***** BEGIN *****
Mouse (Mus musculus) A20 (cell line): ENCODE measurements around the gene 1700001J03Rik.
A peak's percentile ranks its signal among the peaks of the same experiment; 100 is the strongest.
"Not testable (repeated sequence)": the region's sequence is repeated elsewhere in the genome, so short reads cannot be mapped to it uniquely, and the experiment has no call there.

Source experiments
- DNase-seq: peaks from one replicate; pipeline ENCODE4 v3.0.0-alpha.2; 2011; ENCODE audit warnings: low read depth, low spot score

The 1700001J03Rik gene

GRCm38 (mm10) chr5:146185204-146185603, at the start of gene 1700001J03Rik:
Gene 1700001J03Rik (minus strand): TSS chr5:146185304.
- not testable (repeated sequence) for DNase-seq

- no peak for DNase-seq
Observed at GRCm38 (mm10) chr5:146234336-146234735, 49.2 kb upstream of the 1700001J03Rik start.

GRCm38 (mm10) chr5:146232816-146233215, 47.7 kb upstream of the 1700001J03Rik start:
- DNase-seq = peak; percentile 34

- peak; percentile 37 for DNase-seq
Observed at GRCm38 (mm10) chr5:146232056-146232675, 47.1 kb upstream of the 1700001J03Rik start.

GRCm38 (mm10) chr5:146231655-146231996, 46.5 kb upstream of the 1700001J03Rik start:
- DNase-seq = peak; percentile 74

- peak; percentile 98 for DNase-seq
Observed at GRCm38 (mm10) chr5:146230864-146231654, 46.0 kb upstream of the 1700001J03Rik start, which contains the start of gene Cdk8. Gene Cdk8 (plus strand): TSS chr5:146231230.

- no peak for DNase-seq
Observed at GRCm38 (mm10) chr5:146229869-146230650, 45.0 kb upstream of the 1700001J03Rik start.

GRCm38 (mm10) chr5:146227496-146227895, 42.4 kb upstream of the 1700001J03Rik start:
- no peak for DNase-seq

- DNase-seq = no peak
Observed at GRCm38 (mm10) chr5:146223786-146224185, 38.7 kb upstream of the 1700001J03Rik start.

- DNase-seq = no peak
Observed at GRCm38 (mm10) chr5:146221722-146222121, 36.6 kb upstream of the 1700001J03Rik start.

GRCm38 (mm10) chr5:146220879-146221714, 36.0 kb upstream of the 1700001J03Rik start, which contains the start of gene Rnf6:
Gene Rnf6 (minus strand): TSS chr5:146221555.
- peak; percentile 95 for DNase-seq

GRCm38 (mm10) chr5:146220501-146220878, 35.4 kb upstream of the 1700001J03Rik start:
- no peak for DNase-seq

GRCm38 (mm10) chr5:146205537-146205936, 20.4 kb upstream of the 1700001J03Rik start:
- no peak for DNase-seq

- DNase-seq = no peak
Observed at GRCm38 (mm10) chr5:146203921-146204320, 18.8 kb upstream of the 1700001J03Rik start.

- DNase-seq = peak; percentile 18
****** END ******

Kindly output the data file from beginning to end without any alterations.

Mouse (Mus musculus) A20 (cell line): ENCODE measurements around the gene 1700001J03Rik.
A peak's percentile ranks its signal among the peaks of the same experiment; 100 is the strongest.
"Not testable (repeated sequence)": the region's sequence is repeated elsewhere in the genome, so short reads cannot be mapped to it uniquely, and the experiment has no call there.

Source experiments
- DNase-seq: peaks from one replicate; pipeline ENCODE4 v3.0.0-alpha.2; 2011; ENCODE audit warnings: low read depth, low spot score

The 1700001J03Rik gene

GRCm38 (mm10) chr5:146185204-146185603, at the start of gene 1700001J03Rik:
Gene 1700001J03Rik (minus strand): TSS chr5:146185304.
- not testable (repeated sequence) for DNase-seq

- no peak for DNase-seq
Observed at GRCm38 (mm10) chr5:146234336-146234735, 49.2 kb upstream of the 1700001J03Rik start.

GRCm38 (mm10) chr5:146232816-146233215, 47.7 kb upstream of the 1700001J03Rik start:
- DNase-seq = peak; percentile 34

- peak; percentile 37 for DNase-seq
Observed at GRCm38 (mm10) chr5:146232056-146232675, 47.1 kb upstream of the 1700001J03Rik start.

GRCm38 (mm10) chr5:146231655-146231996, 46.5 kb upstream of the 1700001J03Rik start:
- DNase-seq = peak; percentile 74

- peak; percentile 98 for DNase-seq
Observed at GRCm38 (mm10) chr5:146230864-146231654, 46.0 kb upstream of the 1700001J03Rik start, which contains the start of gene Cdk8. Gene Cdk8 (plus strand): TSS chr5:146231230.

- no peak for DNase-seq
Observed at GRCm38 (mm10) chr5:146229869-146230650, 45.0 kb upstream of the 1700001J03Rik start.

GRCm38 (mm10) chr5:146227496-146227895, 42.4 kb upstream of the 1700001J03Rik start:
- no peak for DNase-seq

- DNase-seq = no peak
Observed at GRCm38 (mm10) chr5:146223786-146224185, 38.7 kb upstream of the 1700001J03Rik start.

- DNase-seq = no peak
Observed at GRCm38 (mm10) chr5:146221722-146222121, 36.6 kb upstream of the 1700001J03Rik start.

GRCm38 (mm10) chr5:146220879-146221714, 36.0 kb upstream of the 1700001J03Rik start, which contains the start of gene Rnf6:
Gene Rnf6 (minus strand): TSS chr5:146221555.
- peak; percentile 95 for DNase-seq

GRCm38 (mm10) chr5:146220501-146220878, 35.4 kb upstream of the 1700001J03Rik start:
- no peak for DNase-seq

GRCm38 (mm10) chr5:146205537-146205936, 20.4 kb upstream of the 1700001J03Rik start:
- no peak for DNase-seq

- DNase-seq = no peak
Observed at GRCm38 (mm10) chr5:146203921-146204320, 18.8 kb upstream of the 1700001J03Rik start.

- DNase-seq = peak; percentile 18